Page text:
One of the keys to the success of the online Advising Center and orientation has been the large amount of training and advocacy. Baron generally meets with a DoIT staff member every month or so to talk about changes to the system or any issues that have come up. Baron also holds many meetings with his staff and advising team throughout the year, which are not so much about using the advising technology but bringing people up to speed with changes and getting feedback from different departments.
The feedback that Baron has received has led to helpful changes such as allowing registration clearance to happen earlier. Current students must be cleared by an advisor before they register, and this process can sometimes be delayed if a student has a hold on his or her account. “Early advising means we’re figuring out those problems earlier and have more time to fix them,” Baron explains. The short amount of time between when the class schedule is released and when the first wave of students register can also be a problem since everyone is trying to make an appointment with their advisor. Clearing early leads to smaller lines, especially in Baron’s office where all undecided and allied health students must go to meet with an advisor.
Baron has also found that it isn’t necessary to have the class schedule when advising since there are many other important things to discussing during the appointment. He likes to promote the idea that advising is not the same as registration, which only happens twice per year. Instead, Baron says that advising can actually take place year round: “Advising covers more than just scheduling classes. It’s good for things like developing relationships with professors and talking about employment or research opportunities.” Baron hopes that the tools of the new online Advising Center will liberate advisors from the clerical dimension of what they used to think about advising and registration. It is, of course, a long process, but Baron believes that DoIT is helping to change the climate.
In addition to advising and orientation, Baron oversees the suspension and dismissal process at UMBC. With the help of DoIT and SA, his office has been able to maintain a “three strikes and you’re out” rule. Any student who receives a GPA below 2.0 for three consecutive semesters is eligible for suspension. Ken and his staff members are able to identify these students through reports from PeopleSoft that generate lists of at risk students. Students are warned about their status and provided with helpful resources, and all correspondence is tracked within the system. If a student continues to receive a low GPA, a committee is able to look at transcripts, as well as any information recorded in the system, to determine his or her eligibility. This year, the number of suspensions was down to about 80. Baron is encouraged by this low number. “Our job is to make students successful,” he explains. “If we don’t do that, we fail.”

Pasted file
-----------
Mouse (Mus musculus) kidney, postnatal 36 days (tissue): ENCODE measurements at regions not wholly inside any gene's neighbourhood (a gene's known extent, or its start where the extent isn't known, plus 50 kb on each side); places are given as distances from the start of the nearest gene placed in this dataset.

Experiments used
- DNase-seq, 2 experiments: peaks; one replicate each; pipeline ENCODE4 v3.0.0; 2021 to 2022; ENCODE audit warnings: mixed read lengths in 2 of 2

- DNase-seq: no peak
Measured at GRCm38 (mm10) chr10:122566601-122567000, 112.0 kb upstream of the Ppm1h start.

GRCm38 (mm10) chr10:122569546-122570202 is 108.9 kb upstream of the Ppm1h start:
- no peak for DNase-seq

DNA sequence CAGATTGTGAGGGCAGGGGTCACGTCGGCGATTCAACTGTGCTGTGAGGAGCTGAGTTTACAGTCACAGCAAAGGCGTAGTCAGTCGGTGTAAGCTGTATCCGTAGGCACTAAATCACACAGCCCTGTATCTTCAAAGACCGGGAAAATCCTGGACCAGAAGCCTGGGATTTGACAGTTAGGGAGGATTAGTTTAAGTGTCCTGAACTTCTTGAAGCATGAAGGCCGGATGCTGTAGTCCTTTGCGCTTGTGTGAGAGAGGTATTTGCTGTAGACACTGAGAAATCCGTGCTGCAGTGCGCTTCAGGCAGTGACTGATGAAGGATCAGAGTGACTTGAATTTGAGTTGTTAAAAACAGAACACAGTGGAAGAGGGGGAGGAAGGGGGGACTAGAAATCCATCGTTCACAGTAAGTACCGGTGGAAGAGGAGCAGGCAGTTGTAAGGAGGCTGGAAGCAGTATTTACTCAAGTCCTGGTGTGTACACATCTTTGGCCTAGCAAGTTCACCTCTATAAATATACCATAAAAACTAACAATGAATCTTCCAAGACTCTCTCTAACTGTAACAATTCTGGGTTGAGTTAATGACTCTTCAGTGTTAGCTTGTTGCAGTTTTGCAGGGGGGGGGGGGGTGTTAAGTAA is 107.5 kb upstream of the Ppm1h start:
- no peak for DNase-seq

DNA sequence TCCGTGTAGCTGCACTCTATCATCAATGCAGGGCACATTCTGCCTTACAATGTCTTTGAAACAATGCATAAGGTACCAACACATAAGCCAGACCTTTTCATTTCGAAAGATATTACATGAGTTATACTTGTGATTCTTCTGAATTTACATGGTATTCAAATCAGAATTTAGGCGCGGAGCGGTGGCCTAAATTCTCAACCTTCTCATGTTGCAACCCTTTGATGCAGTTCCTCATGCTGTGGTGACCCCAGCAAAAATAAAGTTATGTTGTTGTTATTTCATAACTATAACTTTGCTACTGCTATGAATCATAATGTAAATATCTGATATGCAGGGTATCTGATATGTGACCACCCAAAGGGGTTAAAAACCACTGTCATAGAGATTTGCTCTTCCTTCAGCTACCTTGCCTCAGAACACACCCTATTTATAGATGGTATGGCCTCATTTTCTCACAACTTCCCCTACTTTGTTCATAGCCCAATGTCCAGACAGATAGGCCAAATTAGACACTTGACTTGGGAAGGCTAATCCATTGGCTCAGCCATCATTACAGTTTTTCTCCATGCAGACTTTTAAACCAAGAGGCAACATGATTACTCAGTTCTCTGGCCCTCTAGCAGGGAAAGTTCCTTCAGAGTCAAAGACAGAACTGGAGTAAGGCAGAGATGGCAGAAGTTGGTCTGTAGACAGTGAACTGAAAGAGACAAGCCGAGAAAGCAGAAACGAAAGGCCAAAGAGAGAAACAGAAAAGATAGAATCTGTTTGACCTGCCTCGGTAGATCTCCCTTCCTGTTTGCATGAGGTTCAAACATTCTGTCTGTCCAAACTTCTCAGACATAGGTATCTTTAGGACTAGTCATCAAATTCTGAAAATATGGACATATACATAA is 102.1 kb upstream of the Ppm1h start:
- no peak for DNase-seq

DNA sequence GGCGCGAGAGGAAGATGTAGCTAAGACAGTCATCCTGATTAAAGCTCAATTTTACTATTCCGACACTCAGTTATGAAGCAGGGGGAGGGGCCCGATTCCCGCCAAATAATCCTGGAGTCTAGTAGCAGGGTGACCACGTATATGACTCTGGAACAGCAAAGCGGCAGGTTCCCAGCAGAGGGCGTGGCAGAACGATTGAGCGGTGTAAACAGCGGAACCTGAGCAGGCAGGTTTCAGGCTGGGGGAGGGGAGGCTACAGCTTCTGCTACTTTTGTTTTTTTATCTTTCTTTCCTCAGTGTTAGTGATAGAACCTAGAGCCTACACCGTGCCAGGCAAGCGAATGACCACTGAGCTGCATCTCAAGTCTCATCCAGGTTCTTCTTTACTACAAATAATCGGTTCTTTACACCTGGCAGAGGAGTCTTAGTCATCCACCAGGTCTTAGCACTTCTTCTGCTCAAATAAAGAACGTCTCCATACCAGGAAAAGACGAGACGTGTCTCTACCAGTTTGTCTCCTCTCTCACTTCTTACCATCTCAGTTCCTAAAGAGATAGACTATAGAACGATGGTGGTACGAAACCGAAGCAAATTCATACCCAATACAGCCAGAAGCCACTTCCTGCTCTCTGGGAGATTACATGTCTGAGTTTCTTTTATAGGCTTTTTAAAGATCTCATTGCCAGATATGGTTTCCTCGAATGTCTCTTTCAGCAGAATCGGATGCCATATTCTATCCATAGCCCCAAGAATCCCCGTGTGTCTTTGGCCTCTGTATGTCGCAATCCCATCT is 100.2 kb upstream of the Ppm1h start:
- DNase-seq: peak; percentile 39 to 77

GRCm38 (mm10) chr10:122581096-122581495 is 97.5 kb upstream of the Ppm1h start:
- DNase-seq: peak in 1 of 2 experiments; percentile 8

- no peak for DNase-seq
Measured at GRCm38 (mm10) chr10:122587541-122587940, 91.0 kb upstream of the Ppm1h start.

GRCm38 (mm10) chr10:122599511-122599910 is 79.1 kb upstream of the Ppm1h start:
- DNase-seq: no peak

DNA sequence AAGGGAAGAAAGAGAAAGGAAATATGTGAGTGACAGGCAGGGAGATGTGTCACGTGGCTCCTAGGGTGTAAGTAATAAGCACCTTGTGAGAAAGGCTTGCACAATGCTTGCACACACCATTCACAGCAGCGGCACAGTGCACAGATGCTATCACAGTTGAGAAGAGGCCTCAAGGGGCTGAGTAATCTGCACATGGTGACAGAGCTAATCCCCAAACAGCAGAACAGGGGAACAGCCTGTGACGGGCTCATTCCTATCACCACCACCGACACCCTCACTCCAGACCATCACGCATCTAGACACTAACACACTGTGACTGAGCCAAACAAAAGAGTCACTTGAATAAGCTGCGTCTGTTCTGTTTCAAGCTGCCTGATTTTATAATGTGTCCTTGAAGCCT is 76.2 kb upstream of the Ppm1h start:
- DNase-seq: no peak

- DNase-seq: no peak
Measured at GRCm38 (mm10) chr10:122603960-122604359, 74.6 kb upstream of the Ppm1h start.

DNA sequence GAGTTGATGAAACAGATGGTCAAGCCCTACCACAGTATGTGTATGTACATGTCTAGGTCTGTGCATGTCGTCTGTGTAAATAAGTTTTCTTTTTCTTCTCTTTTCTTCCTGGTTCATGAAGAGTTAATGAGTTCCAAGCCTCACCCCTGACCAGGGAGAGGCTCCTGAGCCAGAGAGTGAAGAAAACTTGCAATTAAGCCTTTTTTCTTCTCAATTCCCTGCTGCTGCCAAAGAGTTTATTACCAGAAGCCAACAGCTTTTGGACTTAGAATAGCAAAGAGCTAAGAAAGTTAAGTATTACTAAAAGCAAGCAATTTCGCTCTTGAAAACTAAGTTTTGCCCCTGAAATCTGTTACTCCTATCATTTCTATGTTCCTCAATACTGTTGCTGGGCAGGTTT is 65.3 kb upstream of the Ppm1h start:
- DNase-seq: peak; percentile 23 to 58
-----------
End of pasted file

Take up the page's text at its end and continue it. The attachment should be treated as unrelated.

With technology changing so quickly, everyone is at least a little bit tech savvy. Foelster believes that this knowledge makes an active IT department even more crucial. “Whatever the university does moving forward really requires a partnership with IT,” he explains. Whereas before people used to reach out to technology to enhance their processes, now the technology is embedded in those processes and everyone works together. With partnerships like the one between DoIT and the Office for Academic and Pre-Professional Advising, UMBC is sure to remain an efficient and successful university.
–Article and photo by Laura Lefavor ’13, Summer 2012